Insider Secrets to Using Debt Settlement Law to Get Out of Debt Quick

Insider Secrets to Using Debt Settlement Law to Get Out of Debt Quick

You may have heard about debt settlement as an option when you don’t have enough money to pay off your debts. Their stories about people who have negotiated with credit card companies so that they only have to pay half of what they owed, and you may be thinking that this could work for you, too.

Debt settlement law is not simple, but negotiating with your creditors can be simple and very profitable. Here’s how you can quickly and easily settle your debts for less money than you ever thought possible.

The first step is to get the mailing address for the debt collector. You should not contact the debt collection agency by phone for any reason other than to get their mailing address. The reason for this is simple: phone calls are harder to document. With letters, you can keep them all on file as proof in case there is any argument over what they’ve promised you.

The second step is to send them a letter requesting proof that you owe the debt that they say you owe. Make sure that they send proof that you owe the debt before you proceed to the next step. After all, you want to make sure that you’re not paying on a debt on which the statute of limitations has expired, a debt that you just plain don’t owe.

The third step, once they’ve proven that you owe the debt, is to send them a letter saying that you don’t have much money, but you’d like to pay at the minimum part of the debt you owe. Make an offer to pay them 25%, or less, of the original amount of the debt.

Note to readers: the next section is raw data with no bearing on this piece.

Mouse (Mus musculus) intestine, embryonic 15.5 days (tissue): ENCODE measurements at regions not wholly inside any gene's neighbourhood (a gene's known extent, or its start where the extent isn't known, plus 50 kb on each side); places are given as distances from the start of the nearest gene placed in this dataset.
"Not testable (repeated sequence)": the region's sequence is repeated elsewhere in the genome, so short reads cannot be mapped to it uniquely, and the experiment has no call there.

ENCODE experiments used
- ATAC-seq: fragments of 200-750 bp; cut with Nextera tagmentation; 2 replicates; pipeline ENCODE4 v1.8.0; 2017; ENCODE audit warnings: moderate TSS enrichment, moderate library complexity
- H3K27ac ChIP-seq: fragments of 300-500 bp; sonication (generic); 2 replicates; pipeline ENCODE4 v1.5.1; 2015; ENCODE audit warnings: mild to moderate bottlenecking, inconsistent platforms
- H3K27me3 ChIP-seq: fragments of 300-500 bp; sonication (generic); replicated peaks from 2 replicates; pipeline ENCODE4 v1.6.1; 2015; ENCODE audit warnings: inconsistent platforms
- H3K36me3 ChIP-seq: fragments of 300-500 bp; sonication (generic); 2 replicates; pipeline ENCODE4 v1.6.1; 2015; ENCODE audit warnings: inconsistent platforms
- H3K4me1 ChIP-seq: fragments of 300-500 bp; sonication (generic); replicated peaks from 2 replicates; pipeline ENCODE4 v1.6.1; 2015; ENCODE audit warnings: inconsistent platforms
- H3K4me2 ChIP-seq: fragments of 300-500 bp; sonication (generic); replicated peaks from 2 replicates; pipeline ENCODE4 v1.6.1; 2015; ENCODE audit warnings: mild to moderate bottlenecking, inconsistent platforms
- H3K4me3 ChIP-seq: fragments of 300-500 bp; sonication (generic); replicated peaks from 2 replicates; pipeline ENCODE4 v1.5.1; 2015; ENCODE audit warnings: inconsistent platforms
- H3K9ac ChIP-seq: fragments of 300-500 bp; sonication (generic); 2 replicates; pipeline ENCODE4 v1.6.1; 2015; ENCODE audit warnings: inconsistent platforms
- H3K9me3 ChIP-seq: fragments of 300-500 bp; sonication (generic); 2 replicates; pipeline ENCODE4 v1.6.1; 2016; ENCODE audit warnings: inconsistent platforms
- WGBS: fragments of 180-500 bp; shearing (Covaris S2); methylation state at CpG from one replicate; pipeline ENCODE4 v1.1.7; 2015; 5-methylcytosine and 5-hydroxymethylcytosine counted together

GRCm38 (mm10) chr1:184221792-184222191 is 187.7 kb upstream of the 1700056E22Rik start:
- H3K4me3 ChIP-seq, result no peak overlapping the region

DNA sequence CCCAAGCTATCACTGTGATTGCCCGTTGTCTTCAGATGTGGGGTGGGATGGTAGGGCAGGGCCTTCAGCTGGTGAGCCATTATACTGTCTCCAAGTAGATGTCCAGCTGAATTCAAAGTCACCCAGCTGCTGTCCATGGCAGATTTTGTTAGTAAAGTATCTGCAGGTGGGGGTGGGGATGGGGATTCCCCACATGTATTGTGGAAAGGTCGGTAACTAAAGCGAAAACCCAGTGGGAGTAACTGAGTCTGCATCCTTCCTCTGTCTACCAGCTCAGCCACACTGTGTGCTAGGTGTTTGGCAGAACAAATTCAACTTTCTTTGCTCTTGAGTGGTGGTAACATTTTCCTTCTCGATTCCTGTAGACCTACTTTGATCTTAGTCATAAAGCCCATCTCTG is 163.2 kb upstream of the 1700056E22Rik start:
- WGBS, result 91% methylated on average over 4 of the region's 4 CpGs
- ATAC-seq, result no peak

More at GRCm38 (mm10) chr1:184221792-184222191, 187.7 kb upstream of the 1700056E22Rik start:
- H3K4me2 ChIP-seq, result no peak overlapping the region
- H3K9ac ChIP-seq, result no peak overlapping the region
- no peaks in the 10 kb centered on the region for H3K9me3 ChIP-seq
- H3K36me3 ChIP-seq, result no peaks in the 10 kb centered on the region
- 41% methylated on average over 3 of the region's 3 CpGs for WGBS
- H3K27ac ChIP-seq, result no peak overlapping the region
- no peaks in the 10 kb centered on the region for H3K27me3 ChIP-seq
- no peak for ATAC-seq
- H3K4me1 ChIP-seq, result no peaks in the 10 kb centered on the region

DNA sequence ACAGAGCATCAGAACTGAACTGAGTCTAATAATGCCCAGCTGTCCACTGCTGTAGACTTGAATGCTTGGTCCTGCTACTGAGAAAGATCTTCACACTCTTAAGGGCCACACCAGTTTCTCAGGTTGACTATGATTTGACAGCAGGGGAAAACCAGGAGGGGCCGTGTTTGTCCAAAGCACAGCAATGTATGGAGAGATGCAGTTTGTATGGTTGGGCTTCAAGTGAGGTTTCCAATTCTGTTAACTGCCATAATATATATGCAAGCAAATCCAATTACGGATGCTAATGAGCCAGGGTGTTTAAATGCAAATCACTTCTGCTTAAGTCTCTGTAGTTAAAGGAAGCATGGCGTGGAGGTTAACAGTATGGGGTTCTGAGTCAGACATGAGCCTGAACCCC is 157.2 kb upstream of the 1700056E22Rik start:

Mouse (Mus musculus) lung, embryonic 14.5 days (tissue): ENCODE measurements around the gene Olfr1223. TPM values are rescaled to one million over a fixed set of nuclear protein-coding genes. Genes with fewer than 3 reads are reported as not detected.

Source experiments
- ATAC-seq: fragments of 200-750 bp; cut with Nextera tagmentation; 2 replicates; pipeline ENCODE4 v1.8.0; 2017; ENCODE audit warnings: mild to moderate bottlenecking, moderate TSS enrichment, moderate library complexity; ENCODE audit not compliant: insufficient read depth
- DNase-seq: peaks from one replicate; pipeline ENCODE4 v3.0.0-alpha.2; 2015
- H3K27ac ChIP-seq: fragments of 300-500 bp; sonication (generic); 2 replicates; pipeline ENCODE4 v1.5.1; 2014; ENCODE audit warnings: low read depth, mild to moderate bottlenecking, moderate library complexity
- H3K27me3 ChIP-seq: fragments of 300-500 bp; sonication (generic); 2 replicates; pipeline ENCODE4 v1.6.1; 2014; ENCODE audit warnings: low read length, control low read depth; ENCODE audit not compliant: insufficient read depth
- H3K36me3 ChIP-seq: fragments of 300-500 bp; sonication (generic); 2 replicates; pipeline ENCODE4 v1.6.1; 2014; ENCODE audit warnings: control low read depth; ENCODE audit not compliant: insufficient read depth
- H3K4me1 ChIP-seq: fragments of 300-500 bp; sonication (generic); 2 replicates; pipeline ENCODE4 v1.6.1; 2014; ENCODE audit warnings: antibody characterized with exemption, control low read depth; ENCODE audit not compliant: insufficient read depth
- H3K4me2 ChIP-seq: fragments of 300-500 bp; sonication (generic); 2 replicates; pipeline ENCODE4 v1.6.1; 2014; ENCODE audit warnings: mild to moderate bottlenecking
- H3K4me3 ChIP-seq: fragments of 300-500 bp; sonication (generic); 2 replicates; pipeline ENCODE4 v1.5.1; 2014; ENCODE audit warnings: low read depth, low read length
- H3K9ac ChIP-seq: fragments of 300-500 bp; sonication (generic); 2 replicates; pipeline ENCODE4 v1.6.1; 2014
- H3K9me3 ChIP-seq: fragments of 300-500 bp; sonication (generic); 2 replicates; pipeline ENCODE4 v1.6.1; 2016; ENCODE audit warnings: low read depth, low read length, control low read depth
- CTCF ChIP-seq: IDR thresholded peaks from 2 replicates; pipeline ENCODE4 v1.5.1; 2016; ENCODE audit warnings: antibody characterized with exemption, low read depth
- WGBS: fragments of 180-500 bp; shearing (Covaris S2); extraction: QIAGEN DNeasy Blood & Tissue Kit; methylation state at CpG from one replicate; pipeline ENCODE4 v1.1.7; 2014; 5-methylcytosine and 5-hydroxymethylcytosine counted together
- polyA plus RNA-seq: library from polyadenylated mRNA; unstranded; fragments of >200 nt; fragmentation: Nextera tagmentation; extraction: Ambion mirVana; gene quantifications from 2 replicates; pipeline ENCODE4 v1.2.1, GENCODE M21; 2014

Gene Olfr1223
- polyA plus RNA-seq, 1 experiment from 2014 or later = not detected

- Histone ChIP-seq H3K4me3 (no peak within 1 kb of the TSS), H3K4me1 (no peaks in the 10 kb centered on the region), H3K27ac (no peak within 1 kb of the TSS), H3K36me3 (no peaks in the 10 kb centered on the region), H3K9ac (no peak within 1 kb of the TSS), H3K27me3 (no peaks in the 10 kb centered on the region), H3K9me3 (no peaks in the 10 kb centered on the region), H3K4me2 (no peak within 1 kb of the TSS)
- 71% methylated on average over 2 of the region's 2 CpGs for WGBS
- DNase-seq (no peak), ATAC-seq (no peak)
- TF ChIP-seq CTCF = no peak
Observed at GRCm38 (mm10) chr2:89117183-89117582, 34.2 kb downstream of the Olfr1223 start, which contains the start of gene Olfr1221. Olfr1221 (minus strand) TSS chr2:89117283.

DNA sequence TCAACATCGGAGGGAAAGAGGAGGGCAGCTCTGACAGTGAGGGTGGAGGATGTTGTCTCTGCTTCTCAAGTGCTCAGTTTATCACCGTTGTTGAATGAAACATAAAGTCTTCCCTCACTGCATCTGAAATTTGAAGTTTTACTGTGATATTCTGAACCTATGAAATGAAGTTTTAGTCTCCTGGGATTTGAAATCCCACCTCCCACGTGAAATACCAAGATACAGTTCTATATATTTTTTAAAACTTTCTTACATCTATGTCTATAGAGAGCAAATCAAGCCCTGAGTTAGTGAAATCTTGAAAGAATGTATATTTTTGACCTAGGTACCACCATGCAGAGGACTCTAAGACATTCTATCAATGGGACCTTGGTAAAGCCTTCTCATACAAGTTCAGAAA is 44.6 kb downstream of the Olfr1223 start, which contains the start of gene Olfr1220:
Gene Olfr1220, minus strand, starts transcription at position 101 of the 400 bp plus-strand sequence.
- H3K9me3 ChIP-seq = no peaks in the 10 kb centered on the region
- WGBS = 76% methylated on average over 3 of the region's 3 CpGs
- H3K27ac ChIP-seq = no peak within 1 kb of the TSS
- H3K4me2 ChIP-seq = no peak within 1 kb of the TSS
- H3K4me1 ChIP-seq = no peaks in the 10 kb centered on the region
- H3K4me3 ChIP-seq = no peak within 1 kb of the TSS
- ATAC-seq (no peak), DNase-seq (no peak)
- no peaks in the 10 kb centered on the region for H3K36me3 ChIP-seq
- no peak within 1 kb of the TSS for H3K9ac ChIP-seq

If you owed $4000, say, “I have $900 that I have accumulated over the past several months. It may be a long time before I have this much money again, so I’d like to use it to pay off my debt to you, if possible. If you are willing to accept this as complete payment of my debt, I will send it to you closest. Please let me know as soon as possible.”

The meaningful words here are “accept as complete payment of my debt”. You want them to agree that this payment will satisfy your debt, and release the complete amount of your debt. Unless they agree to that, don’t send them a cent.

They will probably reply with a counter-offer for more money. Using standard negotiation techniques, you can either stand firm with your original offer, or give them a slightly higher counter-offer.

The older your debt is, the greater chance that they’ll settle for less, because they have less expectation that you’ll ever pay the debt. This works in your favor, especially if you drag out the negotiations. Remember, they want your money (probably) more than you want to pay off the debt.

Another thing to keep in mind is that if they’re a debt collection agency, they’ve purchased the right to collect your debt for approximately 7-10 cents on the dollar. This method that they have plenty of room for negotiation while nevertheless making a profit.

Once they’ve made a firm written offer that you agree with, send them your payment via certified mail, along with a copy of the letter detailing their offer. Make sure to include your account number on your check or money order, so there can be no “confusion” on their part.

You’re probably thinking, “But what if they sue me?” I’m no lawyer, but a quick review of debt settlement laws indicates that already if they win a lawsuit against you, the most you’re likely to have to pay is your original debt amount plus court costs.

The good news is that they won’t always win, and they’ll avoid going to court unless it’s worth their while. They also probably won’t be awarded any punitive damages unless you show that you acted in bad faith or attempted to avoid paying your debt.

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